The Australian Defence Force’s Afghanistan Inquiry was released Thursday and reported widely, notably by the ABC and The Guardian. Reports understandably highlighted the most shocking public findings, including the revelation that 36 Afghans were murdered in cold blood by Australian special forces troops.
What news readers may not realise, however, is how little of the report’s findings are yet to be publicly released. While the redactions have been mentioned in the press — and redactions have sadly become generally accepted as a cynical bureaucratic norm — the Afghanistan Inquiry takes it to the extreme.
The report contains three parts. Part 1 is titled, “The Inquiry.” Running for 324 of the report’s 531 pages, Part 1 contextualises the inquiry, its rationale and study methods, international humanitarian law, and the historical context of the occupation of Afghanistan. Part 3 is titled, “Strategic, Operational, Organisational and Cultural Issues”; it starts on page 325.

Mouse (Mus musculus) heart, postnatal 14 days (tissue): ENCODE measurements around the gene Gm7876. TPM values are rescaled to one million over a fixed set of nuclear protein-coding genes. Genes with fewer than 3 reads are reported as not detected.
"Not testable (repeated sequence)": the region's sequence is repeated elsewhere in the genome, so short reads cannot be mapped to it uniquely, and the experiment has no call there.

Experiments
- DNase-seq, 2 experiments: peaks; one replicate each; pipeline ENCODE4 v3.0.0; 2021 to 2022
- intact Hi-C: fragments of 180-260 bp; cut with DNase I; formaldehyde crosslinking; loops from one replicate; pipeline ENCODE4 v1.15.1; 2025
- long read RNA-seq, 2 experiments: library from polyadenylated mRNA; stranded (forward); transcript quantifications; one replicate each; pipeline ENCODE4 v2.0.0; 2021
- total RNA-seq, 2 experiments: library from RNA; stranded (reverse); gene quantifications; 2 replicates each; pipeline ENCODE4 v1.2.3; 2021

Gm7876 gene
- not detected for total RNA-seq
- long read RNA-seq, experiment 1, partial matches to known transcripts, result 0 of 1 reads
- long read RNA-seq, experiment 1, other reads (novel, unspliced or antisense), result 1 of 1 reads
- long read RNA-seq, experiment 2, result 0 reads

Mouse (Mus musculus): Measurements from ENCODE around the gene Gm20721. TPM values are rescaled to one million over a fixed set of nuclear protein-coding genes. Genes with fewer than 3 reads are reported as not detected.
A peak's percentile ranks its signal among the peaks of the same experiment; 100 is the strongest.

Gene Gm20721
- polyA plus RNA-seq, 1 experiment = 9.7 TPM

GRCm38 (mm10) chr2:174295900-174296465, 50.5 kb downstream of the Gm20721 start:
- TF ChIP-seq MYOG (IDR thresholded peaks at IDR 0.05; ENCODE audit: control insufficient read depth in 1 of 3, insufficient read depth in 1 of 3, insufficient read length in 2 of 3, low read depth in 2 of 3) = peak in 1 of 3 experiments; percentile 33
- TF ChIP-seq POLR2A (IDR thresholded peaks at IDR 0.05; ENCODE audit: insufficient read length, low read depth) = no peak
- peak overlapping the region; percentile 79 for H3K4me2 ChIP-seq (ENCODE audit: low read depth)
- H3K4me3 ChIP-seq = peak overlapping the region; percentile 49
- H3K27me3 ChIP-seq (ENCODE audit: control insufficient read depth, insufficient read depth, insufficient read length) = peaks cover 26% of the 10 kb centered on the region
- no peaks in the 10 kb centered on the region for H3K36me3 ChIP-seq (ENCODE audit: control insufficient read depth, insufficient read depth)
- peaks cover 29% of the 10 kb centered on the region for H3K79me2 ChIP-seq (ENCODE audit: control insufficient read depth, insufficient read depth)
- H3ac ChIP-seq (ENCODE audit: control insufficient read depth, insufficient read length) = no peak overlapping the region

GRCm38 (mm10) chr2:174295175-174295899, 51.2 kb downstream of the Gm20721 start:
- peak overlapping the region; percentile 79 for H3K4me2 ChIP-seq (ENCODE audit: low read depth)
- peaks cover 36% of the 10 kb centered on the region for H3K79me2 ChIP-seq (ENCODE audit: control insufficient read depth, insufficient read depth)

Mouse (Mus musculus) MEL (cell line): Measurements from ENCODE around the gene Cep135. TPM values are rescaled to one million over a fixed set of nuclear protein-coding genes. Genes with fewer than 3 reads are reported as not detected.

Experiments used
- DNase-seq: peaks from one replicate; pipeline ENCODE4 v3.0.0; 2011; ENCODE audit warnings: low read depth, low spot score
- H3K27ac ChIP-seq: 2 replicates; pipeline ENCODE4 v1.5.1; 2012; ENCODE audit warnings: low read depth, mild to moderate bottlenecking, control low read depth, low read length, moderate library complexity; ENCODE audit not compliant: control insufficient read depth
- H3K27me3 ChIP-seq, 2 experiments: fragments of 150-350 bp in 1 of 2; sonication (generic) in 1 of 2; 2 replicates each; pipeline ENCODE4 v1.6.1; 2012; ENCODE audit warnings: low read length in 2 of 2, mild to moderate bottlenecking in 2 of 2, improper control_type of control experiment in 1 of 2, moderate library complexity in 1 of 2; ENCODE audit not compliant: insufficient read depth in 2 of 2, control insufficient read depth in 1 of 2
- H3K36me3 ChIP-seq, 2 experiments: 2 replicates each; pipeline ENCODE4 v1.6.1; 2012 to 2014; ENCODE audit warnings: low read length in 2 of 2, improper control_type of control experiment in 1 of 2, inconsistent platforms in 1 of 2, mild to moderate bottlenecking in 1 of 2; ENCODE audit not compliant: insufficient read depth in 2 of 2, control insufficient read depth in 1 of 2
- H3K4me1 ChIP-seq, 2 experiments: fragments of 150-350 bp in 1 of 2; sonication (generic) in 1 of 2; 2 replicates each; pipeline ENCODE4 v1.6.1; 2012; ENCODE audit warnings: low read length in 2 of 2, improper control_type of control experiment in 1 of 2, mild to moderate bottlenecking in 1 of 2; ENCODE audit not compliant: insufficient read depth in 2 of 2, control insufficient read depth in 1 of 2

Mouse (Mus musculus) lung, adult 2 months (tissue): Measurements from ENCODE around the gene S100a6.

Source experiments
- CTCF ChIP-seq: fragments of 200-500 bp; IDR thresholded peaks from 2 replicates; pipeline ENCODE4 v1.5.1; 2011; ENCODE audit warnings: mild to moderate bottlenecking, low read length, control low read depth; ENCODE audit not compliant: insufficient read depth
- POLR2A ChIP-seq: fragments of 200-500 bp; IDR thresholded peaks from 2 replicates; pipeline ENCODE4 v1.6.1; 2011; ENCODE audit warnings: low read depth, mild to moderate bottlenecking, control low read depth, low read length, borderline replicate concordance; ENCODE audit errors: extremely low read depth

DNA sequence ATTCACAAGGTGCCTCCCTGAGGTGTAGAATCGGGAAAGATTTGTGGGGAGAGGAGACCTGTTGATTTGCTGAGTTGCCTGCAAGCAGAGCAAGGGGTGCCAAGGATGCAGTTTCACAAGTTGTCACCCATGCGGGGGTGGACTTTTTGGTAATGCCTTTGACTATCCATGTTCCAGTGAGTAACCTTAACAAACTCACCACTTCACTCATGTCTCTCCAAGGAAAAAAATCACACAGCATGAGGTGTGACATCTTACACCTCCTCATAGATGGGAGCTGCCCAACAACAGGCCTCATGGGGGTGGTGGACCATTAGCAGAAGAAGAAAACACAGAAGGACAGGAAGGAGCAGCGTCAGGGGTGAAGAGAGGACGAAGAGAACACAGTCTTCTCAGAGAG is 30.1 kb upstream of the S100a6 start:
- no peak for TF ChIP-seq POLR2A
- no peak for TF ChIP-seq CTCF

What about Part 2, “Incidents and Issues of Interest”? It doesn’t exist in the public version. This is all we have of it, as taken from the Contents page.
Part 3 is little better. Aside from the fact that it is mostly redacted – with 102 pages either too redacted to be comprehensible, entirely blacked out, or removed from the report entirely – its role is to “summarise the strategic, operational, organisational and cultural factors which may have contributed to the conduct described in Part 2.” While it documents a culture of obstructionism, denialism and a “warrior ethos” of exceptionalism in the SAS, without Part 2 there is no ground against which to assess these failings.
Whistleblower David McBride, without whose bravery this inquiry would likely never have begun, is currently facing 50 years’ imprisonment. The full public reckoning he deserves, and which the government wants us to believe is now underway, depends on the inquiry’s full findings being made public.